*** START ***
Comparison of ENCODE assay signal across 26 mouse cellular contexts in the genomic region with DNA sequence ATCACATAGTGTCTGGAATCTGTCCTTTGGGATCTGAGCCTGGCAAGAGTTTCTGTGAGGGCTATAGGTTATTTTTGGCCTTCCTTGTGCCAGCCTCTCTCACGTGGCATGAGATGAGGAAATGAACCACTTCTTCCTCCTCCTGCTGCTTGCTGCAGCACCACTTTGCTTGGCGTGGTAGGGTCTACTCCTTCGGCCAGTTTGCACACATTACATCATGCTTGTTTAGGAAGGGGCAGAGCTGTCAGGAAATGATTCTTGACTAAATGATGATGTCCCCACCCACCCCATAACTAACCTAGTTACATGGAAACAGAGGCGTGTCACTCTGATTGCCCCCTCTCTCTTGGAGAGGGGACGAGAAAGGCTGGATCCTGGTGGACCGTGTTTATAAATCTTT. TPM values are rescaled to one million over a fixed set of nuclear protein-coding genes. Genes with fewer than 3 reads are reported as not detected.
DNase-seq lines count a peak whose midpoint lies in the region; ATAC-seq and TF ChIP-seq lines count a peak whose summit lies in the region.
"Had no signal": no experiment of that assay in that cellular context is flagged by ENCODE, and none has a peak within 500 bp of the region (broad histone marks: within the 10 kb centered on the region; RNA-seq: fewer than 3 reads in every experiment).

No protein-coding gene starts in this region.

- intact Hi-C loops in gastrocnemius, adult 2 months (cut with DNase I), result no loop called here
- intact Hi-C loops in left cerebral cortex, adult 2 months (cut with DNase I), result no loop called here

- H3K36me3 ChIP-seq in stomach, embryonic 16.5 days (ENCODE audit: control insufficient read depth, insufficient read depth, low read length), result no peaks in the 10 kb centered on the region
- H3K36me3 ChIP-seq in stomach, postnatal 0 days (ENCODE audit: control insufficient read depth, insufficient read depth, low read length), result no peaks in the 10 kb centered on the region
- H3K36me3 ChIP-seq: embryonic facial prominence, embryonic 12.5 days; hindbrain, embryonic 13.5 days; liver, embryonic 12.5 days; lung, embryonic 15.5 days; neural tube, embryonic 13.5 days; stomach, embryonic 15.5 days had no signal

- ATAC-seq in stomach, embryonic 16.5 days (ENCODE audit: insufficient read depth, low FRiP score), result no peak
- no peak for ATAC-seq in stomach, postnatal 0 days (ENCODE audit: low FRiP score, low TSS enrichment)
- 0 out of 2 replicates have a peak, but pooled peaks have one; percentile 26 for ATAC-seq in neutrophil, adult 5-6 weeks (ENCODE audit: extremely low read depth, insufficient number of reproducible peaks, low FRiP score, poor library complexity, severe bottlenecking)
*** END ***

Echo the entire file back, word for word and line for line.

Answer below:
Comparison of ENCODE assay signal across 26 mouse cellular contexts in the genomic region with DNA sequence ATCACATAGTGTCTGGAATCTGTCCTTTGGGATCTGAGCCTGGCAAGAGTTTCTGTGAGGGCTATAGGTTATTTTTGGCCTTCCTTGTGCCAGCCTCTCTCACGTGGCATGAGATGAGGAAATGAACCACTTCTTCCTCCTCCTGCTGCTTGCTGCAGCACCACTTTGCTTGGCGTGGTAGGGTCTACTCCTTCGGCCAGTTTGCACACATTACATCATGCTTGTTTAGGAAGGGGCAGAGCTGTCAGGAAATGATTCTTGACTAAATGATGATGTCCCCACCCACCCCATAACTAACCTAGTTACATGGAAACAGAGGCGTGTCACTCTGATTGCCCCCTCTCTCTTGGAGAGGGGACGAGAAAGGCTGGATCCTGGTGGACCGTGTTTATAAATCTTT. TPM values are rescaled to one million over a fixed set of nuclear protein-coding genes. Genes with fewer than 3 reads are reported as not detected.
DNase-seq lines count a peak whose midpoint lies in the region; ATAC-seq and TF ChIP-seq lines count a peak whose summit lies in the region.
"Had no signal": no experiment of that assay in that cellular context is flagged by ENCODE, and none has a peak within 500 bp of the region (broad histone marks: within the 10 kb centered on the region; RNA-seq: fewer than 3 reads in every experiment).

No protein-coding gene starts in this region.

- intact Hi-C loops in gastrocnemius, adult 2 months (cut with DNase I), result no loop called here
- intact Hi-C loops in left cerebral cortex, adult 2 months (cut with DNase I), result no loop called here

- H3K36me3 ChIP-seq in stomach, embryonic 16.5 days (ENCODE audit: control insufficient read depth, insufficient read depth, low read length), result no peaks in the 10 kb centered on the region
- H3K36me3 ChIP-seq in stomach, postnatal 0 days (ENCODE audit: control insufficient read depth, insufficient read depth, low read length), result no peaks in the 10 kb centered on the region
- H3K36me3 ChIP-seq: embryonic facial prominence, embryonic 12.5 days; hindbrain, embryonic 13.5 days; liver, embryonic 12.5 days; lung, embryonic 15.5 days; neural tube, embryonic 13.5 days; stomach, embryonic 15.5 days had no signal

- ATAC-seq in stomach, embryonic 16.5 days (ENCODE audit: insufficient read depth, low FRiP score), result no peak
- no peak for ATAC-seq in stomach, postnatal 0 days (ENCODE audit: low FRiP score, low TSS enrichment)
- 0 out of 2 replicates have a peak, but pooled peaks have one; percentile 26 for ATAC-seq in neutrophil, adult 5-6 weeks (ENCODE audit: extremely low read depth, insufficient number of reproducible peaks, low FRiP score, poor library complexity, severe bottlenecking)